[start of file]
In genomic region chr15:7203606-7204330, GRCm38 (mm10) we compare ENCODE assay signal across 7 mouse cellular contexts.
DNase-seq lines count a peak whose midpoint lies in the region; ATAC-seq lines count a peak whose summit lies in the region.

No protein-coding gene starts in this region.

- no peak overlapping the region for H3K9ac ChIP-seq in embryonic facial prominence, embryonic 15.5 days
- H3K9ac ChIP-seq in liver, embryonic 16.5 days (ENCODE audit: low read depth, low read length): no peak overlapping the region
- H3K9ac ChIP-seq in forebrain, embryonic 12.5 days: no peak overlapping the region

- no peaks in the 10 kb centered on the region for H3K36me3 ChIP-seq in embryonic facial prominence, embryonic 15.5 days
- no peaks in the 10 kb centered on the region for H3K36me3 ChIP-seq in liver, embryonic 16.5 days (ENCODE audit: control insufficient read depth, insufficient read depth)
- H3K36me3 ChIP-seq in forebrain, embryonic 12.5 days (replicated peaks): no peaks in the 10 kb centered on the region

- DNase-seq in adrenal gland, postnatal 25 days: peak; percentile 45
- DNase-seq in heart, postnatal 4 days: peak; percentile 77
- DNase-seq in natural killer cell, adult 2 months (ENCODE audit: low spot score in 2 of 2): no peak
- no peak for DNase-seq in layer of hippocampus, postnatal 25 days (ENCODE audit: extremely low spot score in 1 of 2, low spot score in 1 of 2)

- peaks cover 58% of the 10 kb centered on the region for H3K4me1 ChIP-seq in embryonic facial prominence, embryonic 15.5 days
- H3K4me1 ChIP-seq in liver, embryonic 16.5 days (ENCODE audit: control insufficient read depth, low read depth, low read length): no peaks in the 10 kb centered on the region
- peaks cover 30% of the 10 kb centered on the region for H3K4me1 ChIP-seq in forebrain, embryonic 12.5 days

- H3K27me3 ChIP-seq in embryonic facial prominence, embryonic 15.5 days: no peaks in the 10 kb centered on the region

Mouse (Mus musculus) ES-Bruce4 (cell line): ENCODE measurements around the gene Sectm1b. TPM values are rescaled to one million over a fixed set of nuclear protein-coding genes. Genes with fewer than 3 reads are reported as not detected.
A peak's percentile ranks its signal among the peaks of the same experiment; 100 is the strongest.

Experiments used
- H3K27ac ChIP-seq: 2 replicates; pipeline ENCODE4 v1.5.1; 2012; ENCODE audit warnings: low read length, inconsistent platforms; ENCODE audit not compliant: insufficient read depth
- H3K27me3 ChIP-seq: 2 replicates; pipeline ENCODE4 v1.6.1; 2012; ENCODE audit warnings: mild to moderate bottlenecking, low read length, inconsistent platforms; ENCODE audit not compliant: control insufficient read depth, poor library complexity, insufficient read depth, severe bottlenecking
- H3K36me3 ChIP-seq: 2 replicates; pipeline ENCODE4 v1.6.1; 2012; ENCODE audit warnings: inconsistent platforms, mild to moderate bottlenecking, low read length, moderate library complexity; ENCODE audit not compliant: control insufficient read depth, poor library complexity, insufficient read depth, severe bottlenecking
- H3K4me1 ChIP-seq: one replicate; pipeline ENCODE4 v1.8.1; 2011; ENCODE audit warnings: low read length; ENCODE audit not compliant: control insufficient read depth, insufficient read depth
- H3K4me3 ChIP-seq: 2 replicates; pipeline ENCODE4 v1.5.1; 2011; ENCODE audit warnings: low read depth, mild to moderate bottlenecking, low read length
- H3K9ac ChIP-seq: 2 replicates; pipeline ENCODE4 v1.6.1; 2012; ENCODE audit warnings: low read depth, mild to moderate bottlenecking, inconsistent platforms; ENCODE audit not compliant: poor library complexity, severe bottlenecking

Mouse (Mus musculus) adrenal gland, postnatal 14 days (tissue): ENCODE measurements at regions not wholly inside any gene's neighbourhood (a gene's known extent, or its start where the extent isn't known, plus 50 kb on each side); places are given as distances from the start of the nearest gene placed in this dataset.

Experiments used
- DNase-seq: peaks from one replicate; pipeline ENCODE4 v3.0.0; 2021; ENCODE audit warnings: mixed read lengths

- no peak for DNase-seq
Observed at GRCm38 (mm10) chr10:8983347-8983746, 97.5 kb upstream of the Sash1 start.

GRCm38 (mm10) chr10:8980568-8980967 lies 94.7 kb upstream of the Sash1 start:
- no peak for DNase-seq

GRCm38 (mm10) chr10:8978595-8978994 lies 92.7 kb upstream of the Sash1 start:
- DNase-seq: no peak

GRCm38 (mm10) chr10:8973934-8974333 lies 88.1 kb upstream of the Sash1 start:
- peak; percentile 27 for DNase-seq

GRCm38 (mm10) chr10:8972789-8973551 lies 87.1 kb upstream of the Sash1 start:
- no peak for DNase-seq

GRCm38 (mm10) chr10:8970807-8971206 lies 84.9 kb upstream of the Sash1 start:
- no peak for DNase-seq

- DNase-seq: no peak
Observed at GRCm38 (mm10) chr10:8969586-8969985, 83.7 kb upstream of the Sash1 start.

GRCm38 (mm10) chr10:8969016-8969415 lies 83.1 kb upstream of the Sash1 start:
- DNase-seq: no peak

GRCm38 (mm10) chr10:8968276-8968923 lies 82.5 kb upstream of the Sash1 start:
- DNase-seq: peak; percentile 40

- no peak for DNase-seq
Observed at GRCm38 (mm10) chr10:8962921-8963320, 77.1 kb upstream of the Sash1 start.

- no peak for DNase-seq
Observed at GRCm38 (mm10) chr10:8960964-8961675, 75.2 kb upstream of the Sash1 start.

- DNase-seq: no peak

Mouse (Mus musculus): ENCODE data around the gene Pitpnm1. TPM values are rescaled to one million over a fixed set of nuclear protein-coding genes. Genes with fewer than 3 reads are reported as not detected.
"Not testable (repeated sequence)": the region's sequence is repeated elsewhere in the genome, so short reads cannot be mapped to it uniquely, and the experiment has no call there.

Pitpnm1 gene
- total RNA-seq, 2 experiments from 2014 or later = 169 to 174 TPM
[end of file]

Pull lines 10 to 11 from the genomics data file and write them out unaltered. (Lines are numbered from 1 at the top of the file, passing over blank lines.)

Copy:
- DNase-seq in adrenal gland, postnatal 25 days: peak; percentile 45
- DNase-seq in heart, postnatal 4 days: peak; percentile 77